The Intermediate Apprenticeship in Fencing and the Advanced Apprenticeship are skills development programmes which have been designed by employers in the sector.  It allows apprentices to gain technical knowledge and real practical experience, along with functional and personal skills, required for their immediate job and future career.  These skills are acquired through a mix of learning in the workplace, formal off the job training and the opportunity to practice and embed new skills in a real work context.  Prior to signing up an apprentice, the training provider must work closely with the employer to ensure that the full Apprenticeship requirements can be met and that the apprentice will be employed in a job role with a productive purpose.

The Intermediate Apprenticeship in Fencing provides an entry route into the sector and is appropriate for those learners moving into a new job.  With the introduction of the Advanced Apprenticeship, a clear progression route is provided for learners who have completed the Intermediate Apprenticeship or equivalent and require significant additional/new/higher level knowledge and skills.  Following successful completion there are many opportunities available, which could include specialising within the profession, or progressing into Further/Higher Education.

Research carried out by Lantra found that over recent years the industry has undergone significant changes and employers value skills such as technical/job specific, health and safety and generic skills which include: literacy, numeracy, communication and customer relations. It is the view of the Fencing industry that because of the nature of their business, work-based learning through Apprenticeships is a good way for apprentices to learn the necessary skills required to work in a practical environment. The Apprenticeship at levels 2 and 3 have been designed to incorporate these skills in order to provide industry with the skilled employees that they require.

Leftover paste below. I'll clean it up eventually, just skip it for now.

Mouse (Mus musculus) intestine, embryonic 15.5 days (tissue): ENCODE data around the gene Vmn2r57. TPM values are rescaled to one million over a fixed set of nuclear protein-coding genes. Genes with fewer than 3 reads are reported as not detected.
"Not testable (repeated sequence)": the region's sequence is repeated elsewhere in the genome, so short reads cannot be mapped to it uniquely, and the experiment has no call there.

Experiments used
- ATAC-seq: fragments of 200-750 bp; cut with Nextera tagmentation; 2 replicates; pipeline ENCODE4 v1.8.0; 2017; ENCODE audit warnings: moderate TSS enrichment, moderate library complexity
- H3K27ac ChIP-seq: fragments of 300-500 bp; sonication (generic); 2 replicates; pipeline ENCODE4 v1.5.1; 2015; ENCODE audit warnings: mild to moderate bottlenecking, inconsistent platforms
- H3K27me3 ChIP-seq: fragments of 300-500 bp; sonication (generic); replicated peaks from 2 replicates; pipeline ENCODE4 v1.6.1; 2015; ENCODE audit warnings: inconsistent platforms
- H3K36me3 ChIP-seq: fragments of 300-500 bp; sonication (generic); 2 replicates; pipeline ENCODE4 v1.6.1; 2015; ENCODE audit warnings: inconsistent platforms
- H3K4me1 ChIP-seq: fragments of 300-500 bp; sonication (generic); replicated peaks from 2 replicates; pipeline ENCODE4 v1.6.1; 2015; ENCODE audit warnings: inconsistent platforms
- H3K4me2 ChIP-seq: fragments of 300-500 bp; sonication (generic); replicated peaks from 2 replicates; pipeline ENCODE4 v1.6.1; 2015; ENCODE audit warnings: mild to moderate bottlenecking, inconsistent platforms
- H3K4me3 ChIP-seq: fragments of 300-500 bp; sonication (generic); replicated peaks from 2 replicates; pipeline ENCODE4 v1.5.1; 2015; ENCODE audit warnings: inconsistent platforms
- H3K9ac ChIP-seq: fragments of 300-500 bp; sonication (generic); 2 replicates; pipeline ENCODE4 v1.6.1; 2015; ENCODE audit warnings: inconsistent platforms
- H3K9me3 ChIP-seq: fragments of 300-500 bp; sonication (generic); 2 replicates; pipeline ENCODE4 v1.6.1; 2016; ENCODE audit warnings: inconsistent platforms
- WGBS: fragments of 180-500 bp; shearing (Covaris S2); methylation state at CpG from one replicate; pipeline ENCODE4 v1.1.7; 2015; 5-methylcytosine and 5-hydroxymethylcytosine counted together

During the review of this Apprenticeship, Lantra involved organisations within the industry, which includes trade associations such as European Fencing Industry Association, Highways Agency, Fencing Contractors Association and employers such as Wilde Group Ltd, Littlewood Fencing, Zaun Ltd, Binns Fencing Ltd and Newton & Frost Fencing Ltd.

The Intermediate Apprenticeship was implemented in August 1998 and then in April 2011 underwent a major review.  Since the review in 2011, the number of level 2 starts have increased from 5 to 120, with 40 completions, which clearly shows that the awareness of the fencing apprenticeship has improved and that the framework is valued by the industry.